CHICAGO (AP) -- A winter storm moving across the Great Lakes that's forecast to drop about a foot (1/3 meter) of snow in some areas created treacherous driving conditions Friday, closed schools and forced the cancellation of hundreds of flights.
The National Weather Service issued winter-weather warnings and advisories across the upper Midwest. The snow that began falling late Thursday afternoon was expected to continue through Friday as the storm moves east.
Early Friday, the National Weather Service received reports of 4 inches (10 centimeters) of snow in northern Illinois.
Slide-offs and crashes were reported on the roads early Friday in the Chicago and Detroit areas. American, United and Southwest airlines warned travelers to expect more flight cancellations to and from Minnesota, Michigan, Wisconsin, Illinois, Indiana and Ohio.
Meteorologist Heather Orow in Grand Rapids, Michigan, said Friday morning the storm is "generally going to be an issue for travel." People should stay off the roads if possible, but if they drive they should expect delays and hazardous conditions.
Some of the highest totals are forecast in northern Illinois, including the Chicago area, as well as northern Indiana and southern Michigan.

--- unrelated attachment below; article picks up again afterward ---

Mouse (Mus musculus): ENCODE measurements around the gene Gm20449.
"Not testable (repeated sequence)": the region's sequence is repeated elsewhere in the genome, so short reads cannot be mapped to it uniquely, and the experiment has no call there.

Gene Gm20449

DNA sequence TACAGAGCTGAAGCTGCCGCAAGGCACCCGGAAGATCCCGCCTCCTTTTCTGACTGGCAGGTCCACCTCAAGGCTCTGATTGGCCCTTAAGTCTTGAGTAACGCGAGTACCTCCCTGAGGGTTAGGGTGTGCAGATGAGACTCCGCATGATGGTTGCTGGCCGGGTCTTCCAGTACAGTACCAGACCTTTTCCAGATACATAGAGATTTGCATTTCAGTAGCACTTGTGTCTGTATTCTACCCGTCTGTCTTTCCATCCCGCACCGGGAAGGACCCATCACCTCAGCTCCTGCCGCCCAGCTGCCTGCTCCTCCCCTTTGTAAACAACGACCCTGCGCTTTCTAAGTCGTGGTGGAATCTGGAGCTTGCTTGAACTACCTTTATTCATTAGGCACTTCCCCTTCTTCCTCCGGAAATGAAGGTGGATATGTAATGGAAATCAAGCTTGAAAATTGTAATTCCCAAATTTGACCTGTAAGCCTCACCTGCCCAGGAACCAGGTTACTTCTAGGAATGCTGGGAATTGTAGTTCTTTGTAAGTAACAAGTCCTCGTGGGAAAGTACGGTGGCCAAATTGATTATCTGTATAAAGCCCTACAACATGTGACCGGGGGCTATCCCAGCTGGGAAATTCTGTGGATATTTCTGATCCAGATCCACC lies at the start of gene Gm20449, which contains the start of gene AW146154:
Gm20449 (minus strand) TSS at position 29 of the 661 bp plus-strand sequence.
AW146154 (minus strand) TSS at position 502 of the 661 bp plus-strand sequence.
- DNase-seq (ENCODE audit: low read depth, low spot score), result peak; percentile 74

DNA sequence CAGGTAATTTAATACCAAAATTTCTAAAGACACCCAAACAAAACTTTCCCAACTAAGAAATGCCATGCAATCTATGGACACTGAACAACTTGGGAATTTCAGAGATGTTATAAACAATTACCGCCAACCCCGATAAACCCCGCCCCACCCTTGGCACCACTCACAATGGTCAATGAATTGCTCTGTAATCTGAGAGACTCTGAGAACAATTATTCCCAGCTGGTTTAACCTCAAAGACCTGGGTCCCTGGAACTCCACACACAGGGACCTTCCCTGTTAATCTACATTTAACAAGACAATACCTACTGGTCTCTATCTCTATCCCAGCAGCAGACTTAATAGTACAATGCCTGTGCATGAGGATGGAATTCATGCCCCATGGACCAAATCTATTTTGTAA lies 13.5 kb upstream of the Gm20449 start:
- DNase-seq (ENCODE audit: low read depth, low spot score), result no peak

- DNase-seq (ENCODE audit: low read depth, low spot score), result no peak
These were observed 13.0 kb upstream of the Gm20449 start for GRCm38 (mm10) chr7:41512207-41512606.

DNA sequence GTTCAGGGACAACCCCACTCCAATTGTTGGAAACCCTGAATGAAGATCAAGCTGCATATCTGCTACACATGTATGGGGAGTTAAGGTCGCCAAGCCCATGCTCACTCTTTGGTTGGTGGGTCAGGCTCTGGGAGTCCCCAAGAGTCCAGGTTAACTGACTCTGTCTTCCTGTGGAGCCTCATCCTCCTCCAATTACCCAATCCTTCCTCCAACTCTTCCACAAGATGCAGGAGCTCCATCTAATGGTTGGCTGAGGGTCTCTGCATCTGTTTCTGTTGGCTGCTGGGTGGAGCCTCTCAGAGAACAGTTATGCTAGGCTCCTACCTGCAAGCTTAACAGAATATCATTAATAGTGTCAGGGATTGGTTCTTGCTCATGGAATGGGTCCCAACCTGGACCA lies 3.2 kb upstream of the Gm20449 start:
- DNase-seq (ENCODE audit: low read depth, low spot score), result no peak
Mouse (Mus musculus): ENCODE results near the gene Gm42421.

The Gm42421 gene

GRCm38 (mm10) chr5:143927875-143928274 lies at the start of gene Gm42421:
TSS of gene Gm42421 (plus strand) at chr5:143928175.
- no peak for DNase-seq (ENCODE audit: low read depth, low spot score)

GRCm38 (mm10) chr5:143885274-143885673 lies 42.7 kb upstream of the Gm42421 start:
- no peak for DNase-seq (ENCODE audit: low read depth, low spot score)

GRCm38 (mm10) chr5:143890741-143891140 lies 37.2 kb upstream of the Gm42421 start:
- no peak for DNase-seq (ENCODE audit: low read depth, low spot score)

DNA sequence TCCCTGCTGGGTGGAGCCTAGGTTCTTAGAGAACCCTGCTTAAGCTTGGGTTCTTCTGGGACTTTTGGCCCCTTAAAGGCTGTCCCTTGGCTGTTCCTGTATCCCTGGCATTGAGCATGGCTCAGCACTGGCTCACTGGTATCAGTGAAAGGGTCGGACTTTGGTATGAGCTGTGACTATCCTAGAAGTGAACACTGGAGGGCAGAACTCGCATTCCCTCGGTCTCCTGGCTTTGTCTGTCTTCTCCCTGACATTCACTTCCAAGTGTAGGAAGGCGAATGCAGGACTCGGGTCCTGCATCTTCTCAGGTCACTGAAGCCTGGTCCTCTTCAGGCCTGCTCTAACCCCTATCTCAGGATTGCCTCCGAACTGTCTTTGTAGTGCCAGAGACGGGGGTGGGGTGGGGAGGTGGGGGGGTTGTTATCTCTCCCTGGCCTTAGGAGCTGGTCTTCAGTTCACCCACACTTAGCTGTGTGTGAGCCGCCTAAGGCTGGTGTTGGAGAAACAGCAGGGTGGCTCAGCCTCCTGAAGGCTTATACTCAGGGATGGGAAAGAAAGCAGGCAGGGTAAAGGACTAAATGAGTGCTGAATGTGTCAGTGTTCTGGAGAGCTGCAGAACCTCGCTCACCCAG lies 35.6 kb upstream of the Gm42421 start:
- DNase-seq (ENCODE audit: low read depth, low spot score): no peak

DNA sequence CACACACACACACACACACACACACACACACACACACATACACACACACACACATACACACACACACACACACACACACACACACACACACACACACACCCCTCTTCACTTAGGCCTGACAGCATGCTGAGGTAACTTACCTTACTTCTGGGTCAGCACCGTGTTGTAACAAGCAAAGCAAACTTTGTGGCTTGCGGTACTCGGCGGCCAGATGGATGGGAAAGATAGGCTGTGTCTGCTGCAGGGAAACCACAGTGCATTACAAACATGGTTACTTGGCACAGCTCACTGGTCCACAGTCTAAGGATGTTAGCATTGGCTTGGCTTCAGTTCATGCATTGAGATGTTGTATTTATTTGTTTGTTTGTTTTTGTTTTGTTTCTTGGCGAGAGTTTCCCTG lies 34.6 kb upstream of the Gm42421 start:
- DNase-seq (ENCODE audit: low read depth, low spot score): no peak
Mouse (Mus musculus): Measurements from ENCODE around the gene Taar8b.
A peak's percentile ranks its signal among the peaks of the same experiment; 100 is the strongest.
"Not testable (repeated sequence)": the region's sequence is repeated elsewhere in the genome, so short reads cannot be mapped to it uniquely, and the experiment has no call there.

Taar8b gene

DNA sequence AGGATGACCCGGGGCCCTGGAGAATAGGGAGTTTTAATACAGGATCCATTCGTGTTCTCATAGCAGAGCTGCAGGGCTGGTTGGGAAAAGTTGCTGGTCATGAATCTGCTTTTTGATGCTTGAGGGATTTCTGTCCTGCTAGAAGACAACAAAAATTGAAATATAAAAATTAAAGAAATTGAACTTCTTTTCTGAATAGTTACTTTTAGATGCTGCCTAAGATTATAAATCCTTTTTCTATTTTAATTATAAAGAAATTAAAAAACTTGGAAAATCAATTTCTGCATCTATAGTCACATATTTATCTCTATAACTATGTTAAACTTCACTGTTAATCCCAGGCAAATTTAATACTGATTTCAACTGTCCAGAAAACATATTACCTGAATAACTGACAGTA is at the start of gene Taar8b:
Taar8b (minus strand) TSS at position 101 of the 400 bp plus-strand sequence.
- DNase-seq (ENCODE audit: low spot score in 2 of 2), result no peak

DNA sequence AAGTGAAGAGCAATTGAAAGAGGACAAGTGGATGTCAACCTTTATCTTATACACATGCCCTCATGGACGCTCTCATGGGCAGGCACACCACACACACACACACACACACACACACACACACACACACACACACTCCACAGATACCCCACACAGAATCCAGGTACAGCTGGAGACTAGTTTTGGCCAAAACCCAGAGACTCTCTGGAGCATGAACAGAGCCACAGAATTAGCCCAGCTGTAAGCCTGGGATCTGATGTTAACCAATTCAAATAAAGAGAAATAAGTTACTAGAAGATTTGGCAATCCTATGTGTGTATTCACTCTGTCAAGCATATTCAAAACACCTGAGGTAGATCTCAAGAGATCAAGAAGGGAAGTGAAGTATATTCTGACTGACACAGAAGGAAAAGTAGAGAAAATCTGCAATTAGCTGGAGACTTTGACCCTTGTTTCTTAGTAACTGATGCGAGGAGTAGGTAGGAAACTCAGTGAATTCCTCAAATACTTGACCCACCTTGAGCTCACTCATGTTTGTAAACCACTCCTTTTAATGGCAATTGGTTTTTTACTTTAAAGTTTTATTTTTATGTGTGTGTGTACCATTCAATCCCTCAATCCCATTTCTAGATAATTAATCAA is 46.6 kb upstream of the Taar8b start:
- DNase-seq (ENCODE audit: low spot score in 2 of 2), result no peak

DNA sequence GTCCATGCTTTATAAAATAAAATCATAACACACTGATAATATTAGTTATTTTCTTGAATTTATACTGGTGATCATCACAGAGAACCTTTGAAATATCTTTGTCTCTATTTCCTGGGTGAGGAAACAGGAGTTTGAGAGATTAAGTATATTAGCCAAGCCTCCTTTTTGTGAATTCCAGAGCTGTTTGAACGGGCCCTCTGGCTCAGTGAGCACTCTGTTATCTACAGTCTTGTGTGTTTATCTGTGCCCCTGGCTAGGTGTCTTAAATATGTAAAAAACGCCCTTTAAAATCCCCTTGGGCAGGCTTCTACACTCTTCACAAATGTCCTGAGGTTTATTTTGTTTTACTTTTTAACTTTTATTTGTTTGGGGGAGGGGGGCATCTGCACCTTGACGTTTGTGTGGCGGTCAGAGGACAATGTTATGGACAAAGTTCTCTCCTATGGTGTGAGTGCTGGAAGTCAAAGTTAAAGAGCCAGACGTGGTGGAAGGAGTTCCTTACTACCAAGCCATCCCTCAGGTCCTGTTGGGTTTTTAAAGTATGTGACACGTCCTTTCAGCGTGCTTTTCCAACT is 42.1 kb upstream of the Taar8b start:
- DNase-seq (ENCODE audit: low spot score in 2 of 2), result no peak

The expectation of up to 12 inches (30 centimeters) around Chicago prompted officials to close the city's public schools to about 390,000 students Friday. Classes were also canceled in the city's suburbs.
Chicago Department of Streets and Sanitation Commissioner John Tully said 300 salt-spreading plows hit the streets late Thursday and would continue their work through Friday.
Weather service meteorologist Charles Mott said the morning rush in Chicago "is gonna be trouble."
Schools in Detroit shut for the day along with Wayne State University in Detroit and other schools across Michigan in the path of the storm. The Detroit area was in line for 6 to 9 inches (15 to 23 centimeters)
AAA Michigan recommended that drivers stay off the road if possible.